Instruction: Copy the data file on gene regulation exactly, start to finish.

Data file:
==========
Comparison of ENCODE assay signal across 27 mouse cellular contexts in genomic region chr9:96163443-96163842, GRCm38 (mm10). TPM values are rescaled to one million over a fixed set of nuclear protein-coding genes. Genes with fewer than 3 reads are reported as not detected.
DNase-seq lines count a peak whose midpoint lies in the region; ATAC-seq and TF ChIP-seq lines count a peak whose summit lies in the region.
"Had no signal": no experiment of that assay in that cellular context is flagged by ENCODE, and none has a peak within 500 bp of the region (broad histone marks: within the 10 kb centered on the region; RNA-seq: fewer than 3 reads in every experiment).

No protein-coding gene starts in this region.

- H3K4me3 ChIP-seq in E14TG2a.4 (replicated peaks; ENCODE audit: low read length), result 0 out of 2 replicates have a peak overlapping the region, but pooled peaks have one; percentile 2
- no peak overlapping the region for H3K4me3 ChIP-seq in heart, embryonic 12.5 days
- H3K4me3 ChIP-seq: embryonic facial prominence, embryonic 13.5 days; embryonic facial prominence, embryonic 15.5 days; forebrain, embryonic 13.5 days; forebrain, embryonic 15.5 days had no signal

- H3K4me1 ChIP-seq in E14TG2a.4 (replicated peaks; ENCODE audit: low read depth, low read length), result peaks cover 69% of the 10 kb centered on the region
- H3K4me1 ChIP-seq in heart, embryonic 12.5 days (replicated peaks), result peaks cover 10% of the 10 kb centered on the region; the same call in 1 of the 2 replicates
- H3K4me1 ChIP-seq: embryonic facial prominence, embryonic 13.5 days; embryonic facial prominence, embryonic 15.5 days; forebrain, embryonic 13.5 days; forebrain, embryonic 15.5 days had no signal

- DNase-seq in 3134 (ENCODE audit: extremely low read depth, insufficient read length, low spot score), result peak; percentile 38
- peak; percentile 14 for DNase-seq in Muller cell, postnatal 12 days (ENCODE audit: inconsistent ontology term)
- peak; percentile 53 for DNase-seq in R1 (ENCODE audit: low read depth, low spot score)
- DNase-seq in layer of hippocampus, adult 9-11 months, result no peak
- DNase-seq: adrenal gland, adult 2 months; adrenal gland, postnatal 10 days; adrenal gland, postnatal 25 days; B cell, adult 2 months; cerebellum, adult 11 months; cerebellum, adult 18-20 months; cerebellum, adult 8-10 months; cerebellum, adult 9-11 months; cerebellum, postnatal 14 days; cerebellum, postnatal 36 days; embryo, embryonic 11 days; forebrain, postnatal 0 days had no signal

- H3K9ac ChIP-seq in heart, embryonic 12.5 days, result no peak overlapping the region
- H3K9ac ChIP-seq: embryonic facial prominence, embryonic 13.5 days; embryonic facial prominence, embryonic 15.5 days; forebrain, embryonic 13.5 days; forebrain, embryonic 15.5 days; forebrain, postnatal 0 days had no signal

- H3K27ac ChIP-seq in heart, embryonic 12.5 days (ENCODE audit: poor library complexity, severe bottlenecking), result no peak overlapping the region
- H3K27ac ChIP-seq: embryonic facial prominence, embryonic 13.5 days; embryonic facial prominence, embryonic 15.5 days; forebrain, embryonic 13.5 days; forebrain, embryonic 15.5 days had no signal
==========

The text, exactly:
Comparison of ENCODE assay signal across 27 mouse cellular contexts in genomic region chr9:96163443-96163842, GRCm38 (mm10). TPM values are rescaled to one million over a fixed set of nuclear protein-coding genes. Genes with fewer than 3 reads are reported as not detected.
DNase-seq lines count a peak whose midpoint lies in the region; ATAC-seq and TF ChIP-seq lines count a peak whose summit lies in the region.
"Had no signal": no experiment of that assay in that cellular context is flagged by ENCODE, and none has a peak within 500 bp of the region (broad histone marks: within the 10 kb centered on the region; RNA-seq: fewer than 3 reads in every experiment).

No protein-coding gene starts in this region.

- H3K4me3 ChIP-seq in E14TG2a.4 (replicated peaks; ENCODE audit: low read length), result 0 out of 2 replicates have a peak overlapping the region, but pooled peaks have one; percentile 2
- no peak overlapping the region for H3K4me3 ChIP-seq in heart, embryonic 12.5 days
- H3K4me3 ChIP-seq: embryonic facial prominence, embryonic 13.5 days; embryonic facial prominence, embryonic 15.5 days; forebrain, embryonic 13.5 days; forebrain, embryonic 15.5 days had no signal

- H3K4me1 ChIP-seq in E14TG2a.4 (replicated peaks; ENCODE audit: low read depth, low read length), result peaks cover 69% of the 10 kb centered on the region
- H3K4me1 ChIP-seq in heart, embryonic 12.5 days (replicated peaks), result peaks cover 10% of the 10 kb centered on the region; the same call in 1 of the 2 replicates
- H3K4me1 ChIP-seq: embryonic facial prominence, embryonic 13.5 days; embryonic facial prominence, embryonic 15.5 days; forebrain, embryonic 13.5 days; forebrain, embryonic 15.5 days had no signal

- DNase-seq in 3134 (ENCODE audit: extremely low read depth, insufficient read length, low spot score), result peak; percentile 38
- peak; percentile 14 for DNase-seq in Muller cell, postnatal 12 days (ENCODE audit: inconsistent ontology term)
- peak; percentile 53 for DNase-seq in R1 (ENCODE audit: low read depth, low spot score)
- DNase-seq in layer of hippocampus, adult 9-11 months, result no peak
- DNase-seq: adrenal gland, adult 2 months; adrenal gland, postnatal 10 days; adrenal gland, postnatal 25 days; B cell, adult 2 months; cerebellum, adult 11 months; cerebellum, adult 18-20 months; cerebellum, adult 8-10 months; cerebellum, adult 9-11 months; cerebellum, postnatal 14 days; cerebellum, postnatal 36 days; embryo, embryonic 11 days; forebrain, postnatal 0 days had no signal

- H3K9ac ChIP-seq in heart, embryonic 12.5 days, result no peak overlapping the region
- H3K9ac ChIP-seq: embryonic facial prominence, embryonic 13.5 days; embryonic facial prominence, embryonic 15.5 days; forebrain, embryonic 13.5 days; forebrain, embryonic 15.5 days; forebrain, postnatal 0 days had no signal

- H3K27ac ChIP-seq in heart, embryonic 12.5 days (ENCODE audit: poor library complexity, severe bottlenecking), result no peak overlapping the region
- H3K27ac ChIP-seq: embryonic facial prominence, embryonic 13.5 days; embryonic facial prominence, embryonic 15.5 days; forebrain, embryonic 13.5 days; forebrain, embryonic 15.5 days had no signal